213-733-6346 e-mail <[email protected]. Posted: http://walkwithmeonourjourney.blogspot.com/2019/04/an-evening-in-prayer-and-meditation.html

DAY 88 (OCTOBER 14, 2020)

“Lord, make me an instrument of Thy Peace.” Teach me how to order my days that with sure touch I may say the right word at the right time and in the right way — lest I betray the spirit of peace. Let me not be deceived by my own insecurity and weakness which would make me hurt another as I try desperately to help myself. Keep watch with me, O my Father, over the days of my life, that with abiding enthusiasm I may be in such possession of myself that each day I may offer to Thee the full, unhampered use of me in all my parts as “an instrument of Thy Peace.” Amen.

Howard Thurman, The Inward Journey: Meditations on the Spiritual Quest (Harper Row, 1961, p.104), cited on Renovare website, https://renovare.org/articles/make-me-an-instrument-of-thy-peace

DAY 89 (OCTOBER 15, 2020)

Dear God,

I want to thank you for something you did long ago, when I was a child, when you showed me that my skin was beautiful.

Do you remember how I was looking at the colors of my hand – all the shades that went into making my unique brown – how I was admiring the careful blending, thinking “how lovely” and you chimed in with, “Yes, it is, isn’t it?” I love you for that comment. When I grew older, I realized that very few people shared our love for my skin. Everywhere I looked there were ads for things to bleach my color out. I even bought some, once. It burned. Even so, I kept it for a long time, because I wanted to be beautiful and the world was telling me this is how to do it. Forgive me for losing faith. And that reminds me of something else. Remember how I used to wish that I didn’t have to straighten my hair, how I wanted to just let it be itself? I can do that now, and it’s wild and joyful in the wind, and I love you for giving it to me because it just exactly expresses who I am in my soul.

But here is what I’m really praying about. I want to ask you to help people understand that just because I love what you have made me doesn’t mean I don’t love what you have made them. I think that’s part of our problem – we can only see one kind of beauty at a time when you have created so many different varieties. You’re just too darned generous, God. We can’t take it. But I think if you work with us, we can try. We have to. …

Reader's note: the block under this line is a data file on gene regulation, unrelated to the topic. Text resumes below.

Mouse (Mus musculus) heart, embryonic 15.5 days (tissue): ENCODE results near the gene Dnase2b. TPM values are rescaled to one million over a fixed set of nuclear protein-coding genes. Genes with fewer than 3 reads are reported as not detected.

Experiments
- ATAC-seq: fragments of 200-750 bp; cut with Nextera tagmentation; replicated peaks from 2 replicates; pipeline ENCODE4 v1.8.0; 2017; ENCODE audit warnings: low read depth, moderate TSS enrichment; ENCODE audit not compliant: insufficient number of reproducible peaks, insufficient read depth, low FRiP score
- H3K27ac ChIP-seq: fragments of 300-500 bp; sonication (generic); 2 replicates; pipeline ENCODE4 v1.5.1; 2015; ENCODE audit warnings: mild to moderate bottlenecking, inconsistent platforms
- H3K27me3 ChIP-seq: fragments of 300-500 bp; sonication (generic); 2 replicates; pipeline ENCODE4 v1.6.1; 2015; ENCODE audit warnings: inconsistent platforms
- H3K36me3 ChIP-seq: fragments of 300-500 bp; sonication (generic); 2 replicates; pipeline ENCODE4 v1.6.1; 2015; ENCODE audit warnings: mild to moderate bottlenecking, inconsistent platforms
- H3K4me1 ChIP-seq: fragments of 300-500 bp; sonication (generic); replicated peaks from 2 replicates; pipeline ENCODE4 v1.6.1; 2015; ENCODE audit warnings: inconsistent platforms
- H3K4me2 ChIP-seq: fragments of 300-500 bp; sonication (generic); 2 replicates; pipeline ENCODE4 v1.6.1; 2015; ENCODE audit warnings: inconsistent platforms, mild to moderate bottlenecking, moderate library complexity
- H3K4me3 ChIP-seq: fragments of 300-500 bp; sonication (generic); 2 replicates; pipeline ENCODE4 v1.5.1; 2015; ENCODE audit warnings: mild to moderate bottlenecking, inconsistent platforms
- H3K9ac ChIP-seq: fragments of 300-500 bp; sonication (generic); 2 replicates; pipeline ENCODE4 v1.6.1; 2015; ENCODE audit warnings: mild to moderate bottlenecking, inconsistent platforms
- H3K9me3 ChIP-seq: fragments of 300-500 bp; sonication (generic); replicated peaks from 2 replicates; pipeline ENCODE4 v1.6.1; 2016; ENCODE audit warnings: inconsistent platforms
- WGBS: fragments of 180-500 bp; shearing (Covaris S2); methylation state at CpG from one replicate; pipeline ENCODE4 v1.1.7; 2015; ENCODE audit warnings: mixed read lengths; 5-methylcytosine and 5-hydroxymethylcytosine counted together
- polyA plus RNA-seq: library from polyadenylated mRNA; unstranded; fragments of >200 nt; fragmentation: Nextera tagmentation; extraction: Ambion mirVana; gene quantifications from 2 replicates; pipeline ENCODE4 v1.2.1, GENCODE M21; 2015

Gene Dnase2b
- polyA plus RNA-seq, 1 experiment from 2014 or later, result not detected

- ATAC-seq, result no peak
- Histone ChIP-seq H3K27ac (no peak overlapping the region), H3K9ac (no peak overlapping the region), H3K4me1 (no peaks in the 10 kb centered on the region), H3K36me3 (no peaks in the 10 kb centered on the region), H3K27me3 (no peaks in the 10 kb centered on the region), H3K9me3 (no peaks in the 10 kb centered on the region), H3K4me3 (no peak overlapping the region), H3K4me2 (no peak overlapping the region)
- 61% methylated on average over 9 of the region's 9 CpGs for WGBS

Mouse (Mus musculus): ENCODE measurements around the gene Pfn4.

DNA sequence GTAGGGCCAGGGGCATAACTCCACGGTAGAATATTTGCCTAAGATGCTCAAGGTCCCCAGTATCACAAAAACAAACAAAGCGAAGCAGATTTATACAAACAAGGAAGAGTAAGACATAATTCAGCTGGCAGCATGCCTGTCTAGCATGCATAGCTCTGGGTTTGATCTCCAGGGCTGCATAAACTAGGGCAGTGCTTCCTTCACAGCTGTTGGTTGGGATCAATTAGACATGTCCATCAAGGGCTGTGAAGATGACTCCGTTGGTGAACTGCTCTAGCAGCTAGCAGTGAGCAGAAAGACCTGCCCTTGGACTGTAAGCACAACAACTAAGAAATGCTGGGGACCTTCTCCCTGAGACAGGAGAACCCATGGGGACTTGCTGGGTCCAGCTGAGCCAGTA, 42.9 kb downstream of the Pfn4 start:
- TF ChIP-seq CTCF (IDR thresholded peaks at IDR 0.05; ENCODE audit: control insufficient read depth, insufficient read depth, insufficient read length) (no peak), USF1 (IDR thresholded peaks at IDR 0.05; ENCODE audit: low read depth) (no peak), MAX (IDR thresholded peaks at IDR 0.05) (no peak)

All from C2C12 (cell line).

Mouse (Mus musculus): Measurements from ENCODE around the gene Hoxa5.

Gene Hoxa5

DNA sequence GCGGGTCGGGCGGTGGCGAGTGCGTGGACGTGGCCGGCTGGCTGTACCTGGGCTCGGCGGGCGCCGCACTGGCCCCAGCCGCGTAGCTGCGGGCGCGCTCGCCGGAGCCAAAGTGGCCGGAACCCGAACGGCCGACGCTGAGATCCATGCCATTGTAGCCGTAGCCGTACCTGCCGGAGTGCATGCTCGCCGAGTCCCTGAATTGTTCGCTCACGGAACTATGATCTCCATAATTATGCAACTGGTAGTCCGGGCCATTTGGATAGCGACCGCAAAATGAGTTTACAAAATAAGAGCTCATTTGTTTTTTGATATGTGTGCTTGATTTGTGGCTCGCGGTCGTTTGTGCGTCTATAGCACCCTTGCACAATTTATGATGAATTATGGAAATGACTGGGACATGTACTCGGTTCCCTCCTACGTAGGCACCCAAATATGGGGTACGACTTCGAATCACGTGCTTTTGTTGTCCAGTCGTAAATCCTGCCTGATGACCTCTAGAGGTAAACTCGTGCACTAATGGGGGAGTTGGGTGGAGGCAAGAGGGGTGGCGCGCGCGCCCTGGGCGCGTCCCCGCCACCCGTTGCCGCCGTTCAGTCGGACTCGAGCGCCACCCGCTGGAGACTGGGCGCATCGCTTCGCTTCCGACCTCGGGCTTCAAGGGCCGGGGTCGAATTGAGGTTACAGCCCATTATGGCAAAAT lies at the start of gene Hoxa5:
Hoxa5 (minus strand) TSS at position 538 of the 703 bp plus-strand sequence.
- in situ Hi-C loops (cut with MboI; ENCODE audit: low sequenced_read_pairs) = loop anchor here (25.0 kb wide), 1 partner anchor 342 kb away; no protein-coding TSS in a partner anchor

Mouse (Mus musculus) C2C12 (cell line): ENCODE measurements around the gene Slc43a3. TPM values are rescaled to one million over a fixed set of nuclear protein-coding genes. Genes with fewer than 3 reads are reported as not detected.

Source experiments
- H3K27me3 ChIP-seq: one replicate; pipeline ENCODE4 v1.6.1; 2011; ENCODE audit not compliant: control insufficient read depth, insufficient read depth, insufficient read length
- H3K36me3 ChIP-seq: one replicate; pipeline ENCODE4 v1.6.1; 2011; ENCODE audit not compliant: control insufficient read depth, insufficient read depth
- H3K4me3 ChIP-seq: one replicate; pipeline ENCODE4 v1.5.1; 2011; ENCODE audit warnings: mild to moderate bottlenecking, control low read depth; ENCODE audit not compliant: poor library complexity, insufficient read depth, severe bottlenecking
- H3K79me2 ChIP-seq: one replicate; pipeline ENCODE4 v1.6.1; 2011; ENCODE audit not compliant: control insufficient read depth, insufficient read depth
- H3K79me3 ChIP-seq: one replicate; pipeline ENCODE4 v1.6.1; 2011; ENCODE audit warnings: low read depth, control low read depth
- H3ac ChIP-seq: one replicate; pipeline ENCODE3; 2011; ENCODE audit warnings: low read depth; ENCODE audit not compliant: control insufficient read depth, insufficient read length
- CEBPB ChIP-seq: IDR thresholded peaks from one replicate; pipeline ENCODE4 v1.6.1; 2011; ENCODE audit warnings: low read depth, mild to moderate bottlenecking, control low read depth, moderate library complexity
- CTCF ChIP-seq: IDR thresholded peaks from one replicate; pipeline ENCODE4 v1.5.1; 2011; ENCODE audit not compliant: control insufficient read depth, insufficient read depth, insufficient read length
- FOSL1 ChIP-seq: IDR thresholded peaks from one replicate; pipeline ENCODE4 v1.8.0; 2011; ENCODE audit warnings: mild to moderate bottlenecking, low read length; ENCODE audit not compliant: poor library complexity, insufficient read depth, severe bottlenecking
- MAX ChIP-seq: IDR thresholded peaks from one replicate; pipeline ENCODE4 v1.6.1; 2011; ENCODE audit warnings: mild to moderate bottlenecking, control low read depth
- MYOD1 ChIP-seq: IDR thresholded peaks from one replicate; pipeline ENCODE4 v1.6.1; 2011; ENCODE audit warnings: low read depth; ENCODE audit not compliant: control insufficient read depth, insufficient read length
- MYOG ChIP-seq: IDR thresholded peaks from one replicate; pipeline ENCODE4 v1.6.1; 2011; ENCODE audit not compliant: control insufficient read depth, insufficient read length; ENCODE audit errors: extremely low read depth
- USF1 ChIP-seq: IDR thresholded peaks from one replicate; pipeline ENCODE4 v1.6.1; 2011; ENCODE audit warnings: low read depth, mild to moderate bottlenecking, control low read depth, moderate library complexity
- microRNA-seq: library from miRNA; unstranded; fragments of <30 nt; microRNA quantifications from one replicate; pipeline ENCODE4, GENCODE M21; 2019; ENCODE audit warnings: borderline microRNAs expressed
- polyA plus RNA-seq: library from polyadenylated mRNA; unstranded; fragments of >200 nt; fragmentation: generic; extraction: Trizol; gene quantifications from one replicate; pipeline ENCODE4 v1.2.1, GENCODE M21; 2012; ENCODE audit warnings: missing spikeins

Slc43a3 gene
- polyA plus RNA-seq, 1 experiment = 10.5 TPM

You know, God, the other day a little boy about my same color told me that he wanted to be white. I asked him why. He said he didn’t know, he just thought it would be better.

Angela Boatright, from Race and Prayer: Collected Voices Many Dreams edited by Malcolm Boyd and Chester L. Talton (Morehouse Publishing, 2003, p.96).

DAY 90 (OCTOBER 16, 2020)

When Israel was in Egypt land
Let my people go!

Oppressed so hard they could not stand
Let my people go!

So the God said: go down, Moses
Way down in Egypt land
Tell ol’ pharaoh to
Let my people go!

Sung by Louis Armstrong, animation by Nina Paley - https://www.youtube.com/watch?v=rp2WdyeAHIM

Is there a voice in the burning, Lord? The forests are on fire; the cities are burning. Though much is consumed in the blaze, might we hear a voice if we listen? Might we hear the cry of a planet, pleading to be released from bondage? The voice of the people, crying to be set free from oppression? Have we forgotten that we stand on holy ground? Have we forgotten that all your children are precious in your sight and that “injustice anywhere is a threat to justice everywhere”? How can we pass by the conflagration and not turn aside?

O Lord of our fathers and mothers, of our sisters and brothers, let us turn aside. Aside from our own agendas, aside from our self-centered existence, aside from our consumer mentality. Let us turn aside and listen to the burning. With tears that match your tears, with broken hearts that match your broken heart. Let us turn aside so that we might hear the call. The call to go down.